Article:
Galaad's artwork is elegant and simple, with a pleasing European style. It's particularly good in terms of colour, with nothing every feeling too overwhelming or busy. It's the perfect complement to the writing. (5/5)

Scales & Scoundrels #8. Image. Written by Sebastian Girner. Art and colours by Galaad.

Under the cut: reviews of Giant Days, Superman, and The Wicked + the Divine.

April 12, 2018

Outlander: "The Devil's Mark"

It is 18 April 2015, and time for another episode of Outlander.

Clare (Catriona Balfe) has hit every time traveller's worst nightmare: being arrested for witchcraft. Captured along with apothecary and suspected witch Geillis (Lotte Verbeek), she is interred in a gated pit until her trial can be assembled - a trial that will almost certainly end with being burned to death at the stake. Geillis hopes that Dougal (Graham McTavish) and Jamie (Sam Heughan) will save them. Clare knows that both men have been banished from Castle Leoch.

There is something inevitable about "The Devil's Mark". If you are going to throw a woman back in time from the 1940s to the 1740s, sooner or later the witch trial chapter is going to come along. It is simply too easy to include, and comes ready-to-wear with high drama and desperate situations. It is also, sadly, a handy excuse for the series to dive once again into it's raison d'ĂȘtre: violence towards women.

April 11, 2018

The Pull List: 4 April 2018, Part 1

A soldier escorts a tiger through the forest, keeping an eye out for enemy combatants, monsters, and who knows what else. The soldier, named Rook, keeps referring to the tiger as if it is her queen. Something is clearly up, but it's not clear precisely what that is.

There's a deliberate choice to drop the reader in the deep end in the first issue of Isola, a new fantasy series from creators Brenden Fletcher and Karl Kerschl. What readers receive is an arresting and dramatic opening chapter, but it is one that deliberately raises a lot of questions while withholding all of the answers. It's a gamble, but one that seems likely to pay off - Isola #1 is absolutely tremendous.

The intriguing story is enhanced by Kerschl's tremendous artwork. It has the look of a high-budget American animation, with beautifully rendered characters and emotion. The art has a sensational sense of movement. It is easily one of the best illustrated books of the year. Mssassyk's colours are intense and rich, and further enhance the impact - particularly when it comes to the tiger queen Olwyn, an intense and expressive co-protagonist whose entire character is expressed via the artwork alone.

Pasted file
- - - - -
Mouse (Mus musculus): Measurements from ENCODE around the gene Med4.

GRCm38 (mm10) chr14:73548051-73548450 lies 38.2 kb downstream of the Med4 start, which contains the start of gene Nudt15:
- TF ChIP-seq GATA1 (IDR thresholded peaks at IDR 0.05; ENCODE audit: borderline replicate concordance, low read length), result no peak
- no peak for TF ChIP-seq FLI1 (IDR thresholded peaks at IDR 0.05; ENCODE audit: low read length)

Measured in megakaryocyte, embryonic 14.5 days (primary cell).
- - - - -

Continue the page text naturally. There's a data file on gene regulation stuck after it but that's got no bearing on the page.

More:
This really strikes me as a comic book you are going to want to join from the ground floor. (5/5)

Isola #1. Image. Written by Brenden Fletcher and Karl Kerschl. Art by Karl Kerschl. Colours by Msassyk.

Under the cut: reviews of Batman, Green Arrow, and Spider-Man.

April 10, 2018

Star Trek: Voyager: "Death Wish"

It is 19 February 1996, and time for another episode of Star Trek: Voyager.

While investigating a strange comet in deep space, the crew of the USS Voyager accidentally free a trapped member of the omnipotent Q Continuum (Gerrit Graham). Soon afterward another Q (John De Lancie) arrives to apprehend the prisoner. His crime? He - a member of an immortal species - wishes to commit suicide.

The character of Q (the De Lancie version), who debuted along with the rest of Star Trek: The Next Generation in 1987, was a fantastic foil of Patrick Stewart's Captain Picard. When Deep Space Nine launched, Q made one guest appearance during the first season which struggled to make the same impact. Tonally he simply did not fit the darker, more cynical style of Deep Space Nine's characters and storytelling. Not to let the character go to waste, the Star Trek production team now introduce him to Voyager - he is not much more successful here, to be honest.

April 8, 2018

The Pull List: 28 March 2018, Part 2

In the concluding part of "Mayor Fisk", New York City mayor Wilson Fisk prepares to sell the entire city to its criminal underground - unless Daredevil and an assembled group of local superheroes can intervene. Meanwhile, Blindspot finally confronts Muse, the deranged super-villain that cost him his eyesight.

And, of course, things do not go according to plan. This extra-length climax swings left just when the readers expect it to head right, leaving this celebratory 600th issue at a genuinely surprising cliffhanger ending and a wonderfully open sense that almost anything can happen to Daredevil and the Kingpin in the issues to come. It's a well-paced and dramatic finale. Ron Garney and Matt Milla's artwork and colours are bold and impactful. There is also a nice little back-up strip at the issue's end, by writer Christos Gage and artist Mike Perkins that acts as a small ode to long-running sidekick Foggy Nelson.